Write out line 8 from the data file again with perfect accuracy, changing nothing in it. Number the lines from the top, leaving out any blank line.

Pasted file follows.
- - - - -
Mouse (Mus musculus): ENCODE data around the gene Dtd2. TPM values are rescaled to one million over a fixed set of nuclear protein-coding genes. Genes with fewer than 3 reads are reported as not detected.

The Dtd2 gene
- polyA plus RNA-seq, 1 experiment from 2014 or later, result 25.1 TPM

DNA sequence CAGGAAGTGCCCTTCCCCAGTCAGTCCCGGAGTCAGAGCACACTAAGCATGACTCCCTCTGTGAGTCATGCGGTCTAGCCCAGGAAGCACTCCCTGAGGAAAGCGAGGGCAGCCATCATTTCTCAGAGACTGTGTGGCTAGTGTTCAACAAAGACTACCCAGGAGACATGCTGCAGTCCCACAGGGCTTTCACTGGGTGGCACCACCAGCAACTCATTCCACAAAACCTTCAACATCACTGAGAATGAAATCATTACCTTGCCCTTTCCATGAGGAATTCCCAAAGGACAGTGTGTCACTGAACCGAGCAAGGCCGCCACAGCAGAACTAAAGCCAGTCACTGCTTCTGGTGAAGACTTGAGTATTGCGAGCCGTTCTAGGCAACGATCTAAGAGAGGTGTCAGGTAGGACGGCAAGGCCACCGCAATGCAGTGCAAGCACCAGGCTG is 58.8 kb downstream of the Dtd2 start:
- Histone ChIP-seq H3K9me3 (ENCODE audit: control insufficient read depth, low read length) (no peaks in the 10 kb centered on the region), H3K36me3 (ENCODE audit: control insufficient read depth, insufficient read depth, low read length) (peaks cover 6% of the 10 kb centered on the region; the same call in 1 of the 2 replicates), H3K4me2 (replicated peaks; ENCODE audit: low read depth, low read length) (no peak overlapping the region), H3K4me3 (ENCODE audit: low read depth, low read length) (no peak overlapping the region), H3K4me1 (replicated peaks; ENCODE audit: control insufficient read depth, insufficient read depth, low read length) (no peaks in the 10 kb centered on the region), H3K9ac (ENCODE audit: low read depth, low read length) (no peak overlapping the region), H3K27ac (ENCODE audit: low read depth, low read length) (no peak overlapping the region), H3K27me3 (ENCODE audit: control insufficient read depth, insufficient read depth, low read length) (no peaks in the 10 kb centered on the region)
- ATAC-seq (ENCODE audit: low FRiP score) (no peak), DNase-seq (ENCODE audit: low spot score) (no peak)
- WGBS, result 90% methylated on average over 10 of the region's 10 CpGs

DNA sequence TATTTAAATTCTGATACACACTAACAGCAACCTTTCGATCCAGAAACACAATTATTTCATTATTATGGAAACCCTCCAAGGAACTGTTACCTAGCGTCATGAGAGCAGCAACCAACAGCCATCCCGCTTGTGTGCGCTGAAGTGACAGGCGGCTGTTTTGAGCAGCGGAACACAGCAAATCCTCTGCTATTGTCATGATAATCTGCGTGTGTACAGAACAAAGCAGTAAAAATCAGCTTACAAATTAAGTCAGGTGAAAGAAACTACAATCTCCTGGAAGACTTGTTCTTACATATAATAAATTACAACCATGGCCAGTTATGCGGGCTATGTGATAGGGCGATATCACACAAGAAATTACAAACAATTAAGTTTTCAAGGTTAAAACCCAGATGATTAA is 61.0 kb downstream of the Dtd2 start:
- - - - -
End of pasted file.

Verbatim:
DNA sequence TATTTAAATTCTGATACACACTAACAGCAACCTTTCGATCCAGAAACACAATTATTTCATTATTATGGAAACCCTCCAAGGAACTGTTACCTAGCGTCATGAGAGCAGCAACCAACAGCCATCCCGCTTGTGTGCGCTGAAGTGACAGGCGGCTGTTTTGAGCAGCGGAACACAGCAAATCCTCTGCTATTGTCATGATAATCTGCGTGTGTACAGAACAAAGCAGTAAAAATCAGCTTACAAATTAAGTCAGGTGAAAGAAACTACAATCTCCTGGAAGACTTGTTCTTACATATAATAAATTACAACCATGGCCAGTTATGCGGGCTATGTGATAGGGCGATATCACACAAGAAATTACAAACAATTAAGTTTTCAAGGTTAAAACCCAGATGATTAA is 61.0 kb downstream of the Dtd2 start: